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Rate It! Avg: 4.5 (58 ratings)
Americano album cover
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I Don't Need Another Thrill
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Leaky Little Boat
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God Gave Me a Gun
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Loco To Stay Sane
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Mexican Moonshine
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Your Name on a Grain of Rice
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Love, Come Lighten My Load
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Leave an Open Door
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A Little Hungover You
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Album Information

Total Tracks: 12   Total Length: 50:13

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Wondering Sound

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2004 | Label: EmmaJava Recordings / The Orchard


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"Album of the Year" Stuff


Great CD, with a variety of styles all delivered by a solid band. Lyrically, the stories of #2 and #4 are effortlessly pulled off around catchy arrangements, whereas #5 & #11 are simple tuneful pieces, #3 & #6 are loud and solid. It's all here - a CD that you can put on as enjoyable background music that also justifies itself if you decide to sit down and read the lyric sheet.

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Best of the Best


Americano is the best album to date by the best band in the US. Clyne's songwriting is outstanding and will make you think as well as dance (and maybe do a shot or two of that old Mexican Moonshine). Rock and country fans will both love this album. Download it, play it loud, and look for these guys on tour. Worth a 500 mile drive to see them do their 3 hour live set. I know, we have done it more than once!!

They Say All Music Guide

Man, who said American roots rock is dead? You’d never know it by listening to Americano, the fourth issue by Roger Clyne & the Peacemakers. Clyne is a songwriter cut from the cloth that bore fellow Arizonans Green on Red’s Dan Stuart and Chuck Prophet and is a direct descendent of John Mellencamp, but he rocks harder than all of them put together. Clyne tells tales that come from the archetypal myths of American life — whether ordinary or legendary — and aspires to imbue them with transcendent meaning. He doesn’t seem to care if he succeeds; redemption lies in the attempt. In this way he is a kindred spirit to Steve Earle, but lays his cards on the rock side of the table and leaves country music to the Texan. Produced by Peter Lubin (producer of the late bluesman John Campbell and the Everly Brothers) and Dusty Wakeman — who also commandeered Lucinda Williams’ glorious self-titled Rough Trade debut and Sweet Old World albums — the sound of the Peacemakers here is tough, lean, and immediate. Clyne uses just enough chords to keep his songs interesting and to convey the considerable emotion in his tales of hard-luck dreamers, wasted prophets, starry-eyed working stiffs, and losers who have no idea that they have. There are the steely chords of the title track, which is an outlaw’s anthem of keeping ahead of the law and mortality for another day. Its companion piece is “I Don’t Need Another Thrill,” where a modern day gunslinging Dionysus beats the reaper and hangman’s odds until he meets his match in a woman and willingly surrenders it all to be welcomed inside the palace of love. The macho posturing of the outlaw’s creed melts into the desert sunset as he throws down his guns.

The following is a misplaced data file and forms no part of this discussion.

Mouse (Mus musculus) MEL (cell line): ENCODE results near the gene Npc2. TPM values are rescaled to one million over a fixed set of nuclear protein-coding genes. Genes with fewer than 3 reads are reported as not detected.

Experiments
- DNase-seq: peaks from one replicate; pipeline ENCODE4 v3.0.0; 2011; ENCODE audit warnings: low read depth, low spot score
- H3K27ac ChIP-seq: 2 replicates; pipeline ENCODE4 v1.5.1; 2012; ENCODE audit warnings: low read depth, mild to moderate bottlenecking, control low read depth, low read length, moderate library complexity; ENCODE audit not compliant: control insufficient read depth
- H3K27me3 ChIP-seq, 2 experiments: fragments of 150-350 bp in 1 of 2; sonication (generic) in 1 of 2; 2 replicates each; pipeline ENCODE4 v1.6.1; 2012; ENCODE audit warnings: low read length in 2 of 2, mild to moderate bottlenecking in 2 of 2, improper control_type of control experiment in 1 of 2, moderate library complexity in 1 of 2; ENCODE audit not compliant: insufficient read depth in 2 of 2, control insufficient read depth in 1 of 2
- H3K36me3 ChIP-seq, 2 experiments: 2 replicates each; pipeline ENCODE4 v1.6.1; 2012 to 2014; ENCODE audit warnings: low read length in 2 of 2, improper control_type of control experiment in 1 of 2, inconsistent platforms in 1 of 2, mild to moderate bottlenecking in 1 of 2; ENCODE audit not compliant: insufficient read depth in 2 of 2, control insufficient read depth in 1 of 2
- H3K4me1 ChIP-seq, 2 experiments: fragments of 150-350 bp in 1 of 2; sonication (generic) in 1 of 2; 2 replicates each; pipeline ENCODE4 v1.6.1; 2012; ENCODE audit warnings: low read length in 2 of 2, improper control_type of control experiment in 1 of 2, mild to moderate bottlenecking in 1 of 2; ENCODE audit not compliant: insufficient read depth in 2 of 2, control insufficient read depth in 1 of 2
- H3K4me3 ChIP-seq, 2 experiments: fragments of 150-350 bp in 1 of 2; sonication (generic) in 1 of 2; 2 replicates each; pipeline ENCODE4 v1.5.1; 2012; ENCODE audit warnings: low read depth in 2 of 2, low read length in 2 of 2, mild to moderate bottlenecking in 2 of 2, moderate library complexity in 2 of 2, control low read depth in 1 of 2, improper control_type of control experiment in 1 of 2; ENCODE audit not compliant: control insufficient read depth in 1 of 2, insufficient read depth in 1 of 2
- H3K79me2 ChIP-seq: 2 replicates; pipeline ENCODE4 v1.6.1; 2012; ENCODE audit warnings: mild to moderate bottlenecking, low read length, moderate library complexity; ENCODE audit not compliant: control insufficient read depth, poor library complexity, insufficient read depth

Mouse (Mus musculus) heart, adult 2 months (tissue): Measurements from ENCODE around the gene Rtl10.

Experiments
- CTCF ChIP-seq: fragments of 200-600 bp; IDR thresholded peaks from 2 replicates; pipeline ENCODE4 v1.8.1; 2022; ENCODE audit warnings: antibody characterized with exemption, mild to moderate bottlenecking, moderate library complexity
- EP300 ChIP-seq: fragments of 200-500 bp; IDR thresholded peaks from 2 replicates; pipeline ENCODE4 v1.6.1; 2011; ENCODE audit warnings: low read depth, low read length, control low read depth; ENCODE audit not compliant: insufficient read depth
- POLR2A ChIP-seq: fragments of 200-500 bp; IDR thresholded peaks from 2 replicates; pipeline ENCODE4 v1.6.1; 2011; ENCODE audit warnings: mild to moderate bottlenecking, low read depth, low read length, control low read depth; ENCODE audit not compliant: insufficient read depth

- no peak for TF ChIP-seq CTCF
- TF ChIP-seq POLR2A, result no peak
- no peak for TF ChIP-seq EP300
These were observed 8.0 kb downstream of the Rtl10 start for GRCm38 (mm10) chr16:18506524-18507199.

“Switchblade” is the hard-luck tale of the perfect crime gone bad in Mexico. As accordions and acoustic guitars usher in the opening verse, Clyne sets his sights on telling his story without flinching, but he breaks after the electric guitars enter the fray and it becomes a ghost story — the teller is a hollowed-out shell of a man who sings his song in order to accept what he cannot bring himself to. Ultimately, Americano reveals Clyne & the Peacemakers on their best effort yet; they are one of the very best rock & roll bands in a tradition that currently doesn’t matter to corporate radio programmers. That’s because Clyne and his band don’t sell anything at all, not product, not trend, not genre, not glamour or style. Instead, they report, they dream, they mourn, they crash, and they burn careening across a razored skyline that ends down the American night with their hymns of cheap grace, harrowing laughter, and busted icons. The music they play is impure, dirty, raw, immediate, and larger than life, yet it comes squarely from its center; it’s timeless, eternal, low down, and full of careless abandon and street smarts that take no one at his word but know the old truths remain for a reason. Americano is one fine album; it should be played at earsplitting volume in pool halls, bowling alleys, and backyard bashes and on college radio stations. It should blare from the CD players of fast cars roaring down empty highways under the stars and just before dawn. Indeed, it should be savored and celebrated by those swaggering street denizens known as the rock & roll faithful as proof that the good stuff never disappears. – Thom Jurek

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